ATF Agent John Capano was shot and killed in Seaford, Long island, on New Year’s Eve when he intervened in a robbery at a pharmacy.
Agent Capano was in the pharmacy picking up a prescription when the assailant, who has a record of prior robberies, demanded money and medication.
He followed the robber, apparently wounding him, outside into a parking lot where a struggle ensued.
In the seconds that followed, at least two off-duty or retired police officers arrived and both the robber and the ATF agent were shot to death. The New York Post says sources indicate the gunman had a pellet gun, decreasing, but not eliminating entirely, the chances that he was the shooter.
If Capano was killed by friendly fire it will be yet another New York police death at the hands of fellow officers. Just last March and only miles from this shooting, a Nassau County Officer, Geoffrey Breitkopf, was shot and killed by an MTA officer.
With homicides at record lows across the nation, Long Island is becoming a dangerous place for police officers from a very unexpected quarter.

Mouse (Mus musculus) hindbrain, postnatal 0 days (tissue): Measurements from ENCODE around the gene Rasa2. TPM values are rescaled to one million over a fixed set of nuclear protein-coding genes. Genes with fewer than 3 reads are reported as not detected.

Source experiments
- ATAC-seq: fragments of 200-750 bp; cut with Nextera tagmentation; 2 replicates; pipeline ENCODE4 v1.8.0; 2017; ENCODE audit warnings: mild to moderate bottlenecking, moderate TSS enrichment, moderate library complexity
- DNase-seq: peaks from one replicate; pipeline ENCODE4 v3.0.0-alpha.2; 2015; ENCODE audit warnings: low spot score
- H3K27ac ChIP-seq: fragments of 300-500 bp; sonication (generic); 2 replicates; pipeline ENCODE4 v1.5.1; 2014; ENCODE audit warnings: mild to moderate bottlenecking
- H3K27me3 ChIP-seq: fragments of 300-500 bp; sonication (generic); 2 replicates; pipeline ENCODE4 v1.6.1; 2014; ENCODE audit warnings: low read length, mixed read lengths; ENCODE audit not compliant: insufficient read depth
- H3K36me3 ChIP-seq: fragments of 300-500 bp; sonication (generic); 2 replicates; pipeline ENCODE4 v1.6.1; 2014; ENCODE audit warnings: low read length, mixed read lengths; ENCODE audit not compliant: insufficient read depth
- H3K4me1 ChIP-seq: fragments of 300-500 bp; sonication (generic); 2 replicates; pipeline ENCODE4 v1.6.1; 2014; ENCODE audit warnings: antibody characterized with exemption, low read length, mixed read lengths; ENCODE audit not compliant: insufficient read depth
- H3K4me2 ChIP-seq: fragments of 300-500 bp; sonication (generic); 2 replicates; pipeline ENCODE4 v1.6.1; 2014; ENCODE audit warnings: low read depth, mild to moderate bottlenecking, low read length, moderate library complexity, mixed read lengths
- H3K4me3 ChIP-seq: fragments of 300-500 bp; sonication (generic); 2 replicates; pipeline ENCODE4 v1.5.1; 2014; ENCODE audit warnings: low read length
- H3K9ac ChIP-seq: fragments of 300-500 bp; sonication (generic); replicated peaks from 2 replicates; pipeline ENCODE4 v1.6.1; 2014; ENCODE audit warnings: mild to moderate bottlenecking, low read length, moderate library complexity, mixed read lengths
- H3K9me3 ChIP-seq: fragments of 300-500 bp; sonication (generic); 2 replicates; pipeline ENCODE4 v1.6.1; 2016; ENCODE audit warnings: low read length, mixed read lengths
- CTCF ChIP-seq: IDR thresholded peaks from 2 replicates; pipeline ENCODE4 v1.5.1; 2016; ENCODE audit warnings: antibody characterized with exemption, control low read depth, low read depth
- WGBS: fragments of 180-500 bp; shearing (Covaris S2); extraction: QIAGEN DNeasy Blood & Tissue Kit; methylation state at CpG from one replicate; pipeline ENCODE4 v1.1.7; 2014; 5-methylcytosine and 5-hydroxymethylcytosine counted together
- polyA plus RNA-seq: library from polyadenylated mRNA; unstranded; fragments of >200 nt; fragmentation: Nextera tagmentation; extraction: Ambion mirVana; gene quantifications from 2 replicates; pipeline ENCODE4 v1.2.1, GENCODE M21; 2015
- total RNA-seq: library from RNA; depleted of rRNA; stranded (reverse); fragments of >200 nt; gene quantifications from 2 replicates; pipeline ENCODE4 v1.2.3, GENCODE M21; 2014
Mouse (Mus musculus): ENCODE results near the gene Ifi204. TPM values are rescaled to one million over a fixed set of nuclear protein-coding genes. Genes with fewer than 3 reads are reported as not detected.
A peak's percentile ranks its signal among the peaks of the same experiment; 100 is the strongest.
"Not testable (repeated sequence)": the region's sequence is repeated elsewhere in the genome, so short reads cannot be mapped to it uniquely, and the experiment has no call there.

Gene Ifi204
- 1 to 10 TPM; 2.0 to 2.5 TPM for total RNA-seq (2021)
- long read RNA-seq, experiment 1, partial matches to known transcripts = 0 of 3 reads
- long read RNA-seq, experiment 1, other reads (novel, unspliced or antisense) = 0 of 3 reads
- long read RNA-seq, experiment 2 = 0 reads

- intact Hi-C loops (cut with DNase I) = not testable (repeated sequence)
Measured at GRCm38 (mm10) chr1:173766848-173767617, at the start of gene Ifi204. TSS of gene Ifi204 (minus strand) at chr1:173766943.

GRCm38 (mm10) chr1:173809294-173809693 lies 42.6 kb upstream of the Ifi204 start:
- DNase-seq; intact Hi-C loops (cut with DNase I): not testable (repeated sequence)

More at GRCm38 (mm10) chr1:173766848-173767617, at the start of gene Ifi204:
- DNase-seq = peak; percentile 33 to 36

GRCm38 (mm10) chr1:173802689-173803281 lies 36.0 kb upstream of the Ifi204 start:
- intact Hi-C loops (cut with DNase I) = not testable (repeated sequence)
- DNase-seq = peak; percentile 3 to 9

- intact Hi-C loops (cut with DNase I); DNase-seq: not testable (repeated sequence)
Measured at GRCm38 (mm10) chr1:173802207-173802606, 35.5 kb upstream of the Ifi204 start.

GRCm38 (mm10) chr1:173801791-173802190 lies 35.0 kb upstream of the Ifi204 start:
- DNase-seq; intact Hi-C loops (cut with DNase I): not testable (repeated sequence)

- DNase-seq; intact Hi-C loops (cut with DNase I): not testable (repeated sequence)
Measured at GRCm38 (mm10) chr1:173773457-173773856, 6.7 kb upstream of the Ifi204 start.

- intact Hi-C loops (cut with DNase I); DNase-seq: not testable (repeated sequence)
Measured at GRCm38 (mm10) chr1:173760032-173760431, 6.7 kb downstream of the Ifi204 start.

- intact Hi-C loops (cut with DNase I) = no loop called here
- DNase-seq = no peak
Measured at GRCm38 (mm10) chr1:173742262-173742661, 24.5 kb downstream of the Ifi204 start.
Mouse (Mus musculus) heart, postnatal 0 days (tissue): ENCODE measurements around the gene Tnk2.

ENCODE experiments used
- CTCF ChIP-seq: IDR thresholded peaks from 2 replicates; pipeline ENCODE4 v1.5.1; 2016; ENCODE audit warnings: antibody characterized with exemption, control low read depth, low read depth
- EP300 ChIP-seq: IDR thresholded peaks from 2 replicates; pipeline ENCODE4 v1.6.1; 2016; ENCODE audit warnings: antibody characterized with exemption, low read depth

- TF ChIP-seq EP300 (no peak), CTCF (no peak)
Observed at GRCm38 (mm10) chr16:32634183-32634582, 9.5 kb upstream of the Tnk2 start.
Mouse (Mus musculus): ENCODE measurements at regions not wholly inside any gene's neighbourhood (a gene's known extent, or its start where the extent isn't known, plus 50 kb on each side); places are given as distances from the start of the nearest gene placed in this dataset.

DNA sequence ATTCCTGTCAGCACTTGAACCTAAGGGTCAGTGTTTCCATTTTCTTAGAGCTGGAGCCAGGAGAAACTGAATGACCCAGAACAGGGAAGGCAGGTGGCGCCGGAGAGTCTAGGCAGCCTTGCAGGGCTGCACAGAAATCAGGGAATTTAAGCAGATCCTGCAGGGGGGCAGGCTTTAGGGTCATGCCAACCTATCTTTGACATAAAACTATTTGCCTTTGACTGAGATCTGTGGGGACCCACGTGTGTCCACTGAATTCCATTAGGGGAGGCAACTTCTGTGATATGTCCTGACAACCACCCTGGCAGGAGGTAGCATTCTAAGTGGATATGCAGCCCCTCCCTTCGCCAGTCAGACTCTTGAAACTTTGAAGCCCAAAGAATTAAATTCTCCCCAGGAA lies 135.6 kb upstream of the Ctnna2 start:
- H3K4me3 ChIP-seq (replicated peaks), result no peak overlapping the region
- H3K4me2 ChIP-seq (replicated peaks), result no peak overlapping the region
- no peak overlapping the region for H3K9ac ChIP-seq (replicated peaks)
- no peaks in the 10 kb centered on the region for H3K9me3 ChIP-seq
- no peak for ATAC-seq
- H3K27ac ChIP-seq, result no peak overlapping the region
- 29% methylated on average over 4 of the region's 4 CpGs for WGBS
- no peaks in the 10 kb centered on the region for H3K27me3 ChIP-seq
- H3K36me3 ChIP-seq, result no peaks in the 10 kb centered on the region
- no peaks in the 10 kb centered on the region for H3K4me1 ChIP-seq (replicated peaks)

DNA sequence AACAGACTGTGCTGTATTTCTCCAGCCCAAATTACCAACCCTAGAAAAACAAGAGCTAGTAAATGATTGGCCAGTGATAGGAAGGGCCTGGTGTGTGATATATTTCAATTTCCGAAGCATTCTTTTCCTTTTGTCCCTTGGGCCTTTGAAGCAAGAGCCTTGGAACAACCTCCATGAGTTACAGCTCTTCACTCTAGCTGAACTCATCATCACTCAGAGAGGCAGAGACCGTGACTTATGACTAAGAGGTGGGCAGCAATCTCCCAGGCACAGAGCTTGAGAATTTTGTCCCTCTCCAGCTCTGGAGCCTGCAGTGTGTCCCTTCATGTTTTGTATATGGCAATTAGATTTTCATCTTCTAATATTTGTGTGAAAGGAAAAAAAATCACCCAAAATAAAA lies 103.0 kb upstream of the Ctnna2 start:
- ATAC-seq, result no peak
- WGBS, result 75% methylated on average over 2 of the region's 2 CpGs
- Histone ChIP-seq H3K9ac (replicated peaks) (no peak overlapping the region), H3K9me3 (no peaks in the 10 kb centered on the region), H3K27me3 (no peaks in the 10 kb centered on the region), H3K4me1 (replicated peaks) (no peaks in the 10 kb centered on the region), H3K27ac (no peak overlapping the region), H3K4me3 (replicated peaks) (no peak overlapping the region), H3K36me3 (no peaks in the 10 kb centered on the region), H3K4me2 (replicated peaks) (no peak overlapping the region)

Yesterday’s (UK) Guardian reported that at least 944 police officers in England and Wales have criminal conviction records.
Included are convictions for keeping a dangerous dog, the old “420″, various dangerous driving offenses (some with fatalities) and drunk driving.
This (again) raises the question of whether or not perfection is required in order to be a police officer, firefighter or paramedic. The earlier these offenses are committed, the less impact they should have in determining suitability for employment. Punishing someone for youthful indiscretion or a brush with stupidity isn’t in the best interest of employers or the public. Of course, if the brush becomes a habit, then there is a problem.
Interestingly, there are also officers with convictions for forgery, robbery, theft and assault. These seem to fall outside the realm of human indiscretion and more into the orbit of potential ne’er-do-well but I’m sure that each story has an interesting twist.
One thing’s for sure, being arrested by a convicted cop should guarantee one some empathy, at least.
Sources: NYT, NYP, Guardian